Tomorrow, the 17th, we board the Norwegian Jewel.  I’ll post lots of pictures and commentary when we get back.  Hopefully, no more back pain comments!

Beach Buddies

MaryO

 

New Orleans, LA, January 11, 2013

New Orleans

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We had the breakfast buffet at hotel and went to the little shops.  Then, for only $3.00 we got an all-day streetcar pass.  We took the streetcar to the French Market and back.

The streetcar driver was very helpful and knowledgeable.  We first got on at the Poydras Street Stop and he said that he had only one more stop – Julia Street – to go before he had to go to his terminal to turn around.  But he would ask us to leave in the “most polite and respectful manner”.

Along the way, he pointed out the Harrah’s casino, the Audubon Aquarium of the Americas, iMAX theater (“The Largest IMAX screen in the Gulf South”), the Mississippi river, paddlewheel boats (including ours) and more all the way to the French Market.

The French Market is a  series of commercial buildings, stalls and tents in the French Quarter.  These days, it’s mostly food and flee market and most of the stalls sell similar goods.  The food includes stuff like alligator kabobs and other novelties.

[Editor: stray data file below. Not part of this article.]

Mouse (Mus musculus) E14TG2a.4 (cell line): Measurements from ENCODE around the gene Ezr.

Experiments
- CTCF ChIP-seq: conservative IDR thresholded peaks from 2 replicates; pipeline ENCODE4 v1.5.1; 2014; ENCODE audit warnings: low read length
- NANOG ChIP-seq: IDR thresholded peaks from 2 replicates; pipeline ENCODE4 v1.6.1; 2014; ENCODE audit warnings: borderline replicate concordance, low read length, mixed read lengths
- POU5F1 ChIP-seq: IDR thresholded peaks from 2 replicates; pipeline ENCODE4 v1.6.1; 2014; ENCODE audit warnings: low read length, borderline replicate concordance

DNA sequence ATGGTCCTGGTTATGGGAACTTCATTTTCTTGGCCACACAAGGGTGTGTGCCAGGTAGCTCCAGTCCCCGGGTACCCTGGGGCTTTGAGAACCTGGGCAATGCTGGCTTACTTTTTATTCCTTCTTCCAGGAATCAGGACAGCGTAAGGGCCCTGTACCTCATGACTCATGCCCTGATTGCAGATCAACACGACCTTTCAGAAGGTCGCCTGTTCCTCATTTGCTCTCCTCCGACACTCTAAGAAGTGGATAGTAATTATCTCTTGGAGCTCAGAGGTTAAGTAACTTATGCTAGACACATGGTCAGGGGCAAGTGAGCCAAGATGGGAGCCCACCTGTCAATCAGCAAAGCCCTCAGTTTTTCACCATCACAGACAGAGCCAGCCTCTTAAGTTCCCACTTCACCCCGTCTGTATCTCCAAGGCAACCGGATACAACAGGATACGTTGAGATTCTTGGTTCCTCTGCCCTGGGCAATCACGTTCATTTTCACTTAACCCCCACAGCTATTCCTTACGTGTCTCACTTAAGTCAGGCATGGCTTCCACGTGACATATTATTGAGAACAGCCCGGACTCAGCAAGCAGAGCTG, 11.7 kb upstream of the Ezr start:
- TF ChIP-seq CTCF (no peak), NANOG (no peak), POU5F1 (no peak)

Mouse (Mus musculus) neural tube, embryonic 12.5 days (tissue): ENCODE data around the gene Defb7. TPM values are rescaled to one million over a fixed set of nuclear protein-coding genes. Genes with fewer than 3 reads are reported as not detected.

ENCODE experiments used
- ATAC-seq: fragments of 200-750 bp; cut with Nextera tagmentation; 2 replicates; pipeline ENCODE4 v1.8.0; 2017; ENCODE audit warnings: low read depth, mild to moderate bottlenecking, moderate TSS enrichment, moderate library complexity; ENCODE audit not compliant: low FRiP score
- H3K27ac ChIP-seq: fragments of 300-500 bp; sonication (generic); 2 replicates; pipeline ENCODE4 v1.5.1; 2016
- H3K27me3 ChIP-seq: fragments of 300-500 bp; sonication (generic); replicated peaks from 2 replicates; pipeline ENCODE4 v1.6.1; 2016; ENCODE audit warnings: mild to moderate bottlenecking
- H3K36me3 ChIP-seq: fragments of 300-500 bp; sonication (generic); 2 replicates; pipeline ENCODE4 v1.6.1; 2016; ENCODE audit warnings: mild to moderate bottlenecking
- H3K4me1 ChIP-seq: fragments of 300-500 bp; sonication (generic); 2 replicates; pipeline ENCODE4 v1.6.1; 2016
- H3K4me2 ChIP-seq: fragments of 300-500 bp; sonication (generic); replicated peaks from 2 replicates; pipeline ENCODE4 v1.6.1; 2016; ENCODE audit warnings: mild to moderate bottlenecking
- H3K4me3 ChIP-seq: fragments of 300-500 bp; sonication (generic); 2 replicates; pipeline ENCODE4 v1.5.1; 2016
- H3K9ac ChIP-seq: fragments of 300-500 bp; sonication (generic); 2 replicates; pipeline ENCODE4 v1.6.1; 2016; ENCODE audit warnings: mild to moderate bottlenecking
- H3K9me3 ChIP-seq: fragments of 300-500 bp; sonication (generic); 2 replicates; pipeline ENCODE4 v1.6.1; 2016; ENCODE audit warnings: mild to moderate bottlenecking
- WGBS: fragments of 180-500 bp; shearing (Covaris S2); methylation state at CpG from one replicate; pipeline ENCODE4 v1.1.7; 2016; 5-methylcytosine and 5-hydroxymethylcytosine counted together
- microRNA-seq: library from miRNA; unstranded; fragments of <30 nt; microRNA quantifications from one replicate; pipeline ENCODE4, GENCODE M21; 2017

It stretches just inland from the Mississippi River downriver from Jackson Square, with the famous Café du Monde at the upriver end, down to the flea market stalls across from the New Orleans Mint building.

The New Orleans Mint operated as a branch mint of the United States Mint from 1838 to 1861 and from 1879 to 1909.   It was closed during most of the American Civil War and Reconstruction.

After its decommissioning as a mint, the building served a variety of purposes, including as an assay office, a United States Coast Guard storage facility and a fallout shelter. Since 1981 it has served as a branch of the Louisiana State Museum. It was damaged by Hurricane Katrina in 2005 and reopened in October 2007.

The New Orleans Mint has been designated a National Historic Landmark, and is currently the oldest surviving structure to have served as a U.S. Mint.

The New Orleans Jazz National Historical Park office and visitor’s center is in the French Market.